Dr. Howard Moody Morgan tells an interesting story about his grandfather, G. Campbell Morgan. He relates that on one occasion, “I was present in a church when he rose to preach , the lights in the main sanctuary were dimmed. But Dr. Campbell Morgan stopped his sermon to say, “Will the ushers be so good as to turn on those lights again? I have to see the faces of my congregation; indeed, they are generally a part of my notes.”
It is easy for us, both as preachers and as congregants, to think of sermons as if they are mere monologues. It must be conceded that in many cases, that is what they are. Sometimes this is unavoidable. With the ever present internet available to give you instant access to your favorite preachers, the rise of satellite campuses that receive simulcast sermons, and the trend towards large, dark sanctuaries, it is often the case that the size, number, disposition or mood of the congregation could not possibly have any bearing upon the preacher as he delivers his sermon; he is truly delivering a monologue. The faces of the people are not a part of his sermon notes.
It could be argued that the best preaching is a dialogue. Not necessarily an audible dialogue, but a dialogue in which the preacher is continually mindful of the faces of his listeners. I am reminded of Matthew’s account of Jesus healing the paralytic. Jesus says in Matthew 9:4, “Take heart, son; your sins are forgiven.” Then we read that, “At this, some of the teachers of the law said to themselves, ‘This fellow is blaspheming!’” And Jesus noticed: “Knowing their thoughts, Jesus said…”
Two things need to be said about this episode in the ministry of Jesus. First, the teachers of the law could rightly be said to have been speaking either “to” themselves or “among” themselves. In other words, the text of Matthew’s gospel at this point is not clear whether they are individually rejecting Jesus statement or communally muttering about it. Second, this text in no way requires any supernatural insight on the part of Jesus in order for him to “know their thoughts.” In this instance of Jesus’ public ministry we see him responding to what were in any case subtle prompts from a subset of his listeners in a manner that takes advantage of an opportunity to clearly address something that troubled them.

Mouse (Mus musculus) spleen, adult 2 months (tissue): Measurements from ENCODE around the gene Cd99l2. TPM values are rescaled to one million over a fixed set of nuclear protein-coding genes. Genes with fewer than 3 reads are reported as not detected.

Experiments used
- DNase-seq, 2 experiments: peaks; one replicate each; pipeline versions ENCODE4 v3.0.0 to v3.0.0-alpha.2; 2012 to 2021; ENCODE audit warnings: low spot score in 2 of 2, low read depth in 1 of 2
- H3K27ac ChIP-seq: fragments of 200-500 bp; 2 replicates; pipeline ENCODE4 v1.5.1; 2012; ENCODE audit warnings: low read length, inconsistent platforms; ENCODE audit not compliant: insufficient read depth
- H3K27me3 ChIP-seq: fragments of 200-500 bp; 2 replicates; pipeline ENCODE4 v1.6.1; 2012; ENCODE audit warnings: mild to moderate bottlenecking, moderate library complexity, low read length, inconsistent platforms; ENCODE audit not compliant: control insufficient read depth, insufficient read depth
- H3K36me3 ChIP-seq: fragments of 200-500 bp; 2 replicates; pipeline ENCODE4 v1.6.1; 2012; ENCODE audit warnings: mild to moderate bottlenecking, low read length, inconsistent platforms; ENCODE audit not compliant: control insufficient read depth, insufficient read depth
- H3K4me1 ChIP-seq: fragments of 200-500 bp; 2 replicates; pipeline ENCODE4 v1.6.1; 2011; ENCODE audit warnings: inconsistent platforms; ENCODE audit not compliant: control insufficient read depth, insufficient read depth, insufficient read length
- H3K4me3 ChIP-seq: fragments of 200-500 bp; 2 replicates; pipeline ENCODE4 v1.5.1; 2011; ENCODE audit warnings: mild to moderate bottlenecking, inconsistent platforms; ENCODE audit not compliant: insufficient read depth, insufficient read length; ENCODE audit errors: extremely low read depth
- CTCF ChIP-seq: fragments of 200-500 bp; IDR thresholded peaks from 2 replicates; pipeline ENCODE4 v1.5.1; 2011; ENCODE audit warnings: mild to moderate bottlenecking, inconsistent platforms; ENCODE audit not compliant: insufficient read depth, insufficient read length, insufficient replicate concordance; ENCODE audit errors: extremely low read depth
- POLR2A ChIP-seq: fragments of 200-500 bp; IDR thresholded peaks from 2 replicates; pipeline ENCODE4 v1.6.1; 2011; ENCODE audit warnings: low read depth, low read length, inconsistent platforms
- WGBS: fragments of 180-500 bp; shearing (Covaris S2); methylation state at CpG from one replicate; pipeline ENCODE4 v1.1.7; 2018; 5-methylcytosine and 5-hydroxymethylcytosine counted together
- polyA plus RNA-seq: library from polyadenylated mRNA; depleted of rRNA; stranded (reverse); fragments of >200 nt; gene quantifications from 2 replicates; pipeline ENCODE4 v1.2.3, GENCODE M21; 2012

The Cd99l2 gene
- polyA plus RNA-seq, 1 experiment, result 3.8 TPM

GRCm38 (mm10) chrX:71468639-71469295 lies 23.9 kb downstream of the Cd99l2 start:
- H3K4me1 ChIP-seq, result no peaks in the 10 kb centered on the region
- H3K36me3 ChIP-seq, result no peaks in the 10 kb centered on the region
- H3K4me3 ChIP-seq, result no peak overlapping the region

As a far less talented communicator and interpreter of both texts and people, I can nonetheless attest to the fact that on any given Sunday there is a bewildering array of mostly non-verbal comments directed at preachers! Some folks are exhausted – the preacher can barely keep them awake. Some folks are sad, others are angry. Some are joyful and eager, others silently weep from grief or shame. All of these faces are part of the preacher’s notes. And, like Reverend Morgan and countless other ministers of the gospel, the careful preacher, through looking at those faces, is prayerfully trying to match his written notes up to the congregation’s varied capacities, dispositions, and needs. He is trusting that the Holy Spirit will help him not only when he writes the sermon in his office, but also as he delivers it in the sanctuary.
Be sure that your face is in your pastor’s notes. Show up. Be a part of the dialogue – whether you are angry, sad, joyful, or miserable. And who knows, God might just enable your preacher to know your thoughts and address them in just the manner needful for your timely growth and eternal benefit.
And preachers, “Turn on those lights again!”
 Howard Moody Morgan, In the Shadow of Grace: the Life and Meditations of G. Campbell Morgan (Grand Rapids: Baker Boks, 2007), p. 116.
 For further discussion of these two points, see, Craig L. Blomberg, Matthew: An Exegetical and Theological Exposition of Holy Scripture, NAC (Nashville: Broadman Press, 1992), pp. 153-154.